Thinking_like_a_sociologist_01_23_08

Thinking_like_a_sociologist_01_23_08 - Thinking like a...

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Unformatted text preview: Thinking like a Sociologist Thinking like a Sociologist DSOC 101 Introduction to Sociology January 23, 2008 Announcements Announcements Blackboard (access code 2372) Request to change section? Online through Just the Facts. No section changes or course adds after Feb. Sections meet next week; attendance is required. If you are unable to attend section, contact the section TA. Bring your iClicker beginning week 3 2 8, 2008 What is Sociology? Sociology: Scientific study of social behavior in human groups Focus on: How relationships influence people’s attitudes and behavior How societies develop and change 3 What is Society? What is Society? Sociologists have given different answers to this question, arguing that sociology is: The study of groups of individuals or individuals in groups The study of group or collective behavior The study of the interaction of individuals The study of social relationships In this class, our central focus will be on social relationships 4 Social Relationships Social Relationships Social relationships structure the patterns of interactions that take place between individuals Interactions are more dependent upon the social relationships involved and other situational factors, than the character or personality traits attributed to the individual Examples: Husband and wife, worker and boss, “the stranger,” working class and capitalist class, the “third wheel” 5 Fleshing out “society” Fleshing out “society” Social: taking others into account (whether the other(s) be a particular individual or the ‘generalized other’, present or not) A ‘social act’: an act carried out with others in mind Example: conforming to a role or norm 6 Fleshing out “society” Fleshing out “society” Positions: individuals occupy different positions in society, which establish social relationships between individuals Generally hierarchically ranked: relationships of power Come with roles Come with different perspectives Determine the legitimate claims one can make 7 Fleshing out “society” Fleshing out “society” Example of the president The legitimate claims made by the president have to do with his position within a (legal­rational­bureaucratic) social structure, rather than personal attributes Thus, Joe Somebody might call for the army to attack another country, but without holding the position of president (and gaining consent of congress), such claims are meaningless—and often laughable 8 Fleshing out “society” Fleshing out “society” Roles: the cultural expectations associated with a given position Examples Gender roles are the cultural expectations associated with the biological categories of male and female The roles of student & professor 9 Fleshing out “society” Fleshing out “society” Relationships: established by different positions within society Examples All humans, by their very nature, are social. No individuals exist apart from society (at least not without first being socialized) From birth, individuals enter into relationships, based on their relative position to others, that were not of their choosing Children & Parents, siblings and other blood relations, friends and acquaintances, student & teacher, employer & employee 10 Fleshing out “society” Fleshing out “society” Patterns of interaction between individuals: Structured by the social relationships established by the positions held by the participants (Also structured by history of previous interactions, biography, and the larger socio­historical context) Individuals interact through the use of meaningful or significant symbols 11 Fleshing out “society” Fleshing out “society” Social structure: the relatively enduring patterns of social relationships that exist between positions in society Social institutions: patterned practices established to deal with ongoing situations Social structure is reproduced (and sometimes transformed) through social institutions Often have a physical basis: e.g., a university; but not always: e.g., a handshake Social institutions serve to socialize and integrate individuals into a society 12 Fleshing out “society” Fleshing out “society” Culture: can be thought of the socially transmitted “tools” that individuals employ when they interact with others Distinct from instinct or imitation Ideal component: knowledge, beliefs, norms, meanings, values, symbols, language Material component: statues, buildings, art Often, cultural objects are both material and ideal: e.g., a piece of art or a technology 13 Fleshing out “society” Fleshing out “society” Society: the social organization of individuals Consists of the social structure, culture, social institutions, and interactions of a group of geographically bounded individuals Cannot necessarily be identified with the ‘nation­ state’, but this often works as a shorthand (e.g., US society) 14 Socialization in action Socialization in action At a crowed amusement park (such as Disney World) thousands of people wait patiently in long lines for up to an hour for a 1 to 3 minute ride. They do this again and again all day long. Why? In a large, crowed sporting event (such as a Cornell hockey game), people move into the arena, sit, stand, cheer, jeer, and leave the event in a relatively orderly manner—within a minimum of anti­social behavior exhibited. Why? In sociology, we focus on such patterned behavior and seek to answer the question “how is such order/organization possible?” When we look at exceptions, we do so to identify patterns in similar events across time and place. 15 Fleshing out “society” Fleshing out “society” Different levels of analysis Micro­level: e.g., interaction between individuals (Bush & Rumsfeld) Meso­level: e.g., the study of an organization (the Pentagon or the White House) Macro­level: e.g., the study of the interaction of organizations (the War in Iraq) This class will focus on all three levels 16 The Sociological Imagination The Sociological Imagination C. Wright Mills 1916­1962 17 The Sociological Imagination The Sociological Imagination C. Wright Mills coined the term C. “sociological imagination” to refer to “...the vivid awareness “...the of the relationship between private experience and the wider society.” wider C. Wright Mills 18 The Sociological Imagination C. Wright Mills describes sociological imagination as the ability to view one’s society as an outsider would, without one’s limited experiences and cultural biases An awareness of the relationship between an individual and the wider society, and… 19 Mills’ vision of sociology Mills’ vision of sociology The task of sociology is to grasp history and biography and the relations between the two within society The sociological imagination is the ability to see the societal patterns that influence individuals, families, groups, and organizations. One can understand one’s own experiences in life (biography) through an awareness of these larger societal patterns (history) and the shared, common fate with those in similar circumstances 20 The Imagination of Mills The Imagination of Mills Mills distinguished between personal troubles of milieu and public issues of social structure. Personal Troubles ­ occur within the character and biography of the individual and their immediate environment; a seemingly private experience Public Issues ­ transcend the local environment of the individual and are linked to the institutional and historical arrangements of social structure. 21 Personal Troubles and Public Issues Personal Troubles and Public Issues When, in a city of 100,000, only one man is unemployed, that is his personal trouble, and for its relief we properly look to the character of the man, his skills, and his immediate opportunities. But when in a nation of 50 million employees, 15 million men are unemployed, that is a [public] issue, and we may not hope to find its solution within the range of opportunities open to any one individual. C Wright Mills (1959) The Sociological Imagination, page 9 22 Developing a Sociological Developing a Sociological Imagination Look beyond the personal environment and question take­for­granted social structures. That is, one must be willing to question the structural arrangements that shape social behavior. When we possess a sociological imagination, we begin to see the causes and solutions to social problems not in terms of the individual, but in the structures in society. 23 A Look Ahead – How did sociology develop? – In what ways does it differ from other social sciences? – Does it relate to other social sciences? – Who are the pioneers? – What are the three theoretical perspectives sociologists use? 24 ...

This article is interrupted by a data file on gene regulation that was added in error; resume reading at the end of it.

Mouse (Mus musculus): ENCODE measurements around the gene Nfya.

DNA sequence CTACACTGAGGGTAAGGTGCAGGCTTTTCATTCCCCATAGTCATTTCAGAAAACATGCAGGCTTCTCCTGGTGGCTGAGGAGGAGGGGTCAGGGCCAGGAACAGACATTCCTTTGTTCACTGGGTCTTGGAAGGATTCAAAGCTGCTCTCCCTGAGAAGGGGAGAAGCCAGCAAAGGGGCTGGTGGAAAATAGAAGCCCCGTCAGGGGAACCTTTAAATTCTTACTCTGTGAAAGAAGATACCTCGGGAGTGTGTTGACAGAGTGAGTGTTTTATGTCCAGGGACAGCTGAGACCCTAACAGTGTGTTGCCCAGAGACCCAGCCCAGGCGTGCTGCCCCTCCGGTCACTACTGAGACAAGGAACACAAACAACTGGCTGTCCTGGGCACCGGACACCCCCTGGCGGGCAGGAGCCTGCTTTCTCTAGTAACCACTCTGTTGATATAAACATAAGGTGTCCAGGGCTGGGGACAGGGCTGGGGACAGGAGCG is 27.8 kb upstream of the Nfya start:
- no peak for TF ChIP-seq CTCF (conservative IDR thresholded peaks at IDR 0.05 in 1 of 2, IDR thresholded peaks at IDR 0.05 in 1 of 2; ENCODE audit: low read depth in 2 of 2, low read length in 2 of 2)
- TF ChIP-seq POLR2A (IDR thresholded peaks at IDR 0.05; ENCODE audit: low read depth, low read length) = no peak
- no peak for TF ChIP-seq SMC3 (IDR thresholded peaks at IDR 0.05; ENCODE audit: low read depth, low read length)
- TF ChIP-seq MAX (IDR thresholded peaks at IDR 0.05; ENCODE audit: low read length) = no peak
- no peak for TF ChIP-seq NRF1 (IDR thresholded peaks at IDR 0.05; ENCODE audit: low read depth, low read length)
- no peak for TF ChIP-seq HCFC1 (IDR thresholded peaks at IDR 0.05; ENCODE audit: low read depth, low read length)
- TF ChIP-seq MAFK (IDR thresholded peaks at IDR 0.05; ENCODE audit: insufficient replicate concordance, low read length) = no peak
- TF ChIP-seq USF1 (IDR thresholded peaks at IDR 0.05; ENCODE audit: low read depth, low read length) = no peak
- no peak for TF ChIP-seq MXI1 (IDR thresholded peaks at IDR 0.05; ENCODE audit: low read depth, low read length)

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This note was uploaded on 02/10/2009 for the course DSOC 101 taught by Professor Hirshel during the Spring '08 term at Cornell University (Engineering School).